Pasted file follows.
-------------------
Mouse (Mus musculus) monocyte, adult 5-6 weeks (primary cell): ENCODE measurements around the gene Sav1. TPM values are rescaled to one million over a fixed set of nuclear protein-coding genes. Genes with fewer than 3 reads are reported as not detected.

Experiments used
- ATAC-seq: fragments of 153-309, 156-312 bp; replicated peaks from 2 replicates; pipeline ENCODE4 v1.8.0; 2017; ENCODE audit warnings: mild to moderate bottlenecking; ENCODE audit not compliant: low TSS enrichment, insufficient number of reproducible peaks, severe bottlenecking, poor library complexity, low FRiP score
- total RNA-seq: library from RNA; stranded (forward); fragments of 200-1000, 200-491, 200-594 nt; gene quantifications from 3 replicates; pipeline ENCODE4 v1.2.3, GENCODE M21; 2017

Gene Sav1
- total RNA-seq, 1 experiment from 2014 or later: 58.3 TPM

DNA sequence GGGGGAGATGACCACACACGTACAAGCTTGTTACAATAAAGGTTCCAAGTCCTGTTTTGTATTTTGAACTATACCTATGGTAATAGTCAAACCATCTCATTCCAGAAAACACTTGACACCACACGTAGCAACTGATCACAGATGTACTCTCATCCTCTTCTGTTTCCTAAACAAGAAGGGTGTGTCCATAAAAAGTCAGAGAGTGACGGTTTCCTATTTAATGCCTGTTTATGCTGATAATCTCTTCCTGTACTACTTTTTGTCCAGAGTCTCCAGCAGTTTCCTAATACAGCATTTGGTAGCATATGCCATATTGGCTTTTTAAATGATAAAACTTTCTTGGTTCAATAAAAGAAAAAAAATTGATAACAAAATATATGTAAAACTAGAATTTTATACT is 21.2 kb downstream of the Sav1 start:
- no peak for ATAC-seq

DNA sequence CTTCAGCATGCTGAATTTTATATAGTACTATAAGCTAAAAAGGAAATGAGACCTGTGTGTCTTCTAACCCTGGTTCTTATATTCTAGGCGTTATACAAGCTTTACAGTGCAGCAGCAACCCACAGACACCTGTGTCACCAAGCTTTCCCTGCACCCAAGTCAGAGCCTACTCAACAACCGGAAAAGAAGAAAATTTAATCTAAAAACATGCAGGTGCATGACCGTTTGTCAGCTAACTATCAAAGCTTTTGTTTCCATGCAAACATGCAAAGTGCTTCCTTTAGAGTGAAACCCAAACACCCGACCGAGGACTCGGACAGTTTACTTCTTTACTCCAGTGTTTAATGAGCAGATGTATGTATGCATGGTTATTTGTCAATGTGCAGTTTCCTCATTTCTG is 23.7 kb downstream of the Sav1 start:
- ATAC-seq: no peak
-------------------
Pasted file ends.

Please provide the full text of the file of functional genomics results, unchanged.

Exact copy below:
Mouse (Mus musculus) monocyte, adult 5-6 weeks (primary cell): ENCODE measurements around the gene Sav1. TPM values are rescaled to one million over a fixed set of nuclear protein-coding genes. Genes with fewer than 3 reads are reported as not detected.

Experiments used
- ATAC-seq: fragments of 153-309, 156-312 bp; replicated peaks from 2 replicates; pipeline ENCODE4 v1.8.0; 2017; ENCODE audit warnings: mild to moderate bottlenecking; ENCODE audit not compliant: low TSS enrichment, insufficient number of reproducible peaks, severe bottlenecking, poor library complexity, low FRiP score
- total RNA-seq: library from RNA; stranded (forward); fragments of 200-1000, 200-491, 200-594 nt; gene quantifications from 3 replicates; pipeline ENCODE4 v1.2.3, GENCODE M21; 2017

Gene Sav1
- total RNA-seq, 1 experiment from 2014 or later: 58.3 TPM

DNA sequence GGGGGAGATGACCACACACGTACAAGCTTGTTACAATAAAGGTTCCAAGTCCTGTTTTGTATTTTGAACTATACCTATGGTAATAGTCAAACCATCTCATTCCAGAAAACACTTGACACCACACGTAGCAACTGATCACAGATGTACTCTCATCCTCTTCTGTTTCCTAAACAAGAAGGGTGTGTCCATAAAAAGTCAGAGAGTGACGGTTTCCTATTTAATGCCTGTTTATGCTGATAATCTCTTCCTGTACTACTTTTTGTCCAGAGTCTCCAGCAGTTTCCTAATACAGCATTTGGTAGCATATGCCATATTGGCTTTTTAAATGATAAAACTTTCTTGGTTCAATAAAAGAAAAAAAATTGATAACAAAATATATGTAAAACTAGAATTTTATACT is 21.2 kb downstream of the Sav1 start:
- no peak for ATAC-seq

DNA sequence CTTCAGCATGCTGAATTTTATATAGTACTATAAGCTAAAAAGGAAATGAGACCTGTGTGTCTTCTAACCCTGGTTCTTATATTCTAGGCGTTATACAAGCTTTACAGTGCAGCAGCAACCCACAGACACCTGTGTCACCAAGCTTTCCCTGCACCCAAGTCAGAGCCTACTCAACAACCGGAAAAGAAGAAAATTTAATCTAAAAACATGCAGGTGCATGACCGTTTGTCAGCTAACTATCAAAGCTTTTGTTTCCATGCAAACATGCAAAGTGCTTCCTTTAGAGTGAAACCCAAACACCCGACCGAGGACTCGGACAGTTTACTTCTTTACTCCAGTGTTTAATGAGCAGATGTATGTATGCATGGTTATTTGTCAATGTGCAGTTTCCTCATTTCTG is 23.7 kb downstream of the Sav1 start:
- ATAC-seq: no peak